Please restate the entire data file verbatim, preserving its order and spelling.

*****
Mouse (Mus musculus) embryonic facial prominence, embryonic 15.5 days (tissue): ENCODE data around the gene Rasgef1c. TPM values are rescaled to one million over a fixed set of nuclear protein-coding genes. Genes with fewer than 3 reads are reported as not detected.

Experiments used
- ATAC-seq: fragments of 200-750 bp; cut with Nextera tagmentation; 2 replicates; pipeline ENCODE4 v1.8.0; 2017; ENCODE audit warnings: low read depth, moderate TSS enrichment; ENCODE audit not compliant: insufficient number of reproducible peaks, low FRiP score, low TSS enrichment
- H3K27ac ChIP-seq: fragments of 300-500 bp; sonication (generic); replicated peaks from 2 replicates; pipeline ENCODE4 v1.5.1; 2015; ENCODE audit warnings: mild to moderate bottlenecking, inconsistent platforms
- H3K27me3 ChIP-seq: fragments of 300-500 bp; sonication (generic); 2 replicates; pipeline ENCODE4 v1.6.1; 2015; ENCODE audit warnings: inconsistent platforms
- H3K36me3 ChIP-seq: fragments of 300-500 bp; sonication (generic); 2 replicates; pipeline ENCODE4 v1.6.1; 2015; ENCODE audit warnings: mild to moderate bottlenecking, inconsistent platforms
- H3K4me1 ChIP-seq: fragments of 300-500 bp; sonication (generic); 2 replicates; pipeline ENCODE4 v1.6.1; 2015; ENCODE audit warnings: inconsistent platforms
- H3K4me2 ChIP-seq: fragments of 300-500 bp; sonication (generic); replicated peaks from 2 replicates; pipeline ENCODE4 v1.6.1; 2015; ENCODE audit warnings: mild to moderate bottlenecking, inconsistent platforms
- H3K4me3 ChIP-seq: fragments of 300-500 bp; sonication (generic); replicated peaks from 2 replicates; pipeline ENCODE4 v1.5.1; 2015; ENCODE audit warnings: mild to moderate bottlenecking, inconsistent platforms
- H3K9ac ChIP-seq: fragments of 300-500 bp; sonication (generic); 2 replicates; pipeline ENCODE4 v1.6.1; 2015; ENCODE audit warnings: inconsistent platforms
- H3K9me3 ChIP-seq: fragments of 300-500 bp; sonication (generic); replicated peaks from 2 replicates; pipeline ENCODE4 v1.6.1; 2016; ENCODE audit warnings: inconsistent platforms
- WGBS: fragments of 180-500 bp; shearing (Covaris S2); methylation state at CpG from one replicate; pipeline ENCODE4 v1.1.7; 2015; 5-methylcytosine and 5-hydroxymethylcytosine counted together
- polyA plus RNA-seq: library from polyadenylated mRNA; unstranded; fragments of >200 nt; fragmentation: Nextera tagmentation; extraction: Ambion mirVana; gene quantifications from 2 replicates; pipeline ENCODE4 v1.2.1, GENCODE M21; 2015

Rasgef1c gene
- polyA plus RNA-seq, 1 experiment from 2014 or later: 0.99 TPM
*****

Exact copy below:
Mouse (Mus musculus) embryonic facial prominence, embryonic 15.5 days (tissue): ENCODE data around the gene Rasgef1c. TPM values are rescaled to one million over a fixed set of nuclear protein-coding genes. Genes with fewer than 3 reads are reported as not detected.

Experiments used
- ATAC-seq: fragments of 200-750 bp; cut with Nextera tagmentation; 2 replicates; pipeline ENCODE4 v1.8.0; 2017; ENCODE audit warnings: low read depth, moderate TSS enrichment; ENCODE audit not compliant: insufficient number of reproducible peaks, low FRiP score, low TSS enrichment
- H3K27ac ChIP-seq: fragments of 300-500 bp; sonication (generic); replicated peaks from 2 replicates; pipeline ENCODE4 v1.5.1; 2015; ENCODE audit warnings: mild to moderate bottlenecking, inconsistent platforms
- H3K27me3 ChIP-seq: fragments of 300-500 bp; sonication (generic); 2 replicates; pipeline ENCODE4 v1.6.1; 2015; ENCODE audit warnings: inconsistent platforms
- H3K36me3 ChIP-seq: fragments of 300-500 bp; sonication (generic); 2 replicates; pipeline ENCODE4 v1.6.1; 2015; ENCODE audit warnings: mild to moderate bottlenecking, inconsistent platforms
- H3K4me1 ChIP-seq: fragments of 300-500 bp; sonication (generic); 2 replicates; pipeline ENCODE4 v1.6.1; 2015; ENCODE audit warnings: inconsistent platforms
- H3K4me2 ChIP-seq: fragments of 300-500 bp; sonication (generic); replicated peaks from 2 replicates; pipeline ENCODE4 v1.6.1; 2015; ENCODE audit warnings: mild to moderate bottlenecking, inconsistent platforms
- H3K4me3 ChIP-seq: fragments of 300-500 bp; sonication (generic); replicated peaks from 2 replicates; pipeline ENCODE4 v1.5.1; 2015; ENCODE audit warnings: mild to moderate bottlenecking, inconsistent platforms
- H3K9ac ChIP-seq: fragments of 300-500 bp; sonication (generic); 2 replicates; pipeline ENCODE4 v1.6.1; 2015; ENCODE audit warnings: inconsistent platforms
- H3K9me3 ChIP-seq: fragments of 300-500 bp; sonication (generic); replicated peaks from 2 replicates; pipeline ENCODE4 v1.6.1; 2016; ENCODE audit warnings: inconsistent platforms
- WGBS: fragments of 180-500 bp; shearing (Covaris S2); methylation state at CpG from one replicate; pipeline ENCODE4 v1.1.7; 2015; 5-methylcytosine and 5-hydroxymethylcytosine counted together
- polyA plus RNA-seq: library from polyadenylated mRNA; unstranded; fragments of >200 nt; fragmentation: Nextera tagmentation; extraction: Ambion mirVana; gene quantifications from 2 replicates; pipeline ENCODE4 v1.2.1, GENCODE M21; 2015

Rasgef1c gene
- polyA plus RNA-seq, 1 experiment from 2014 or later: 0.99 TPM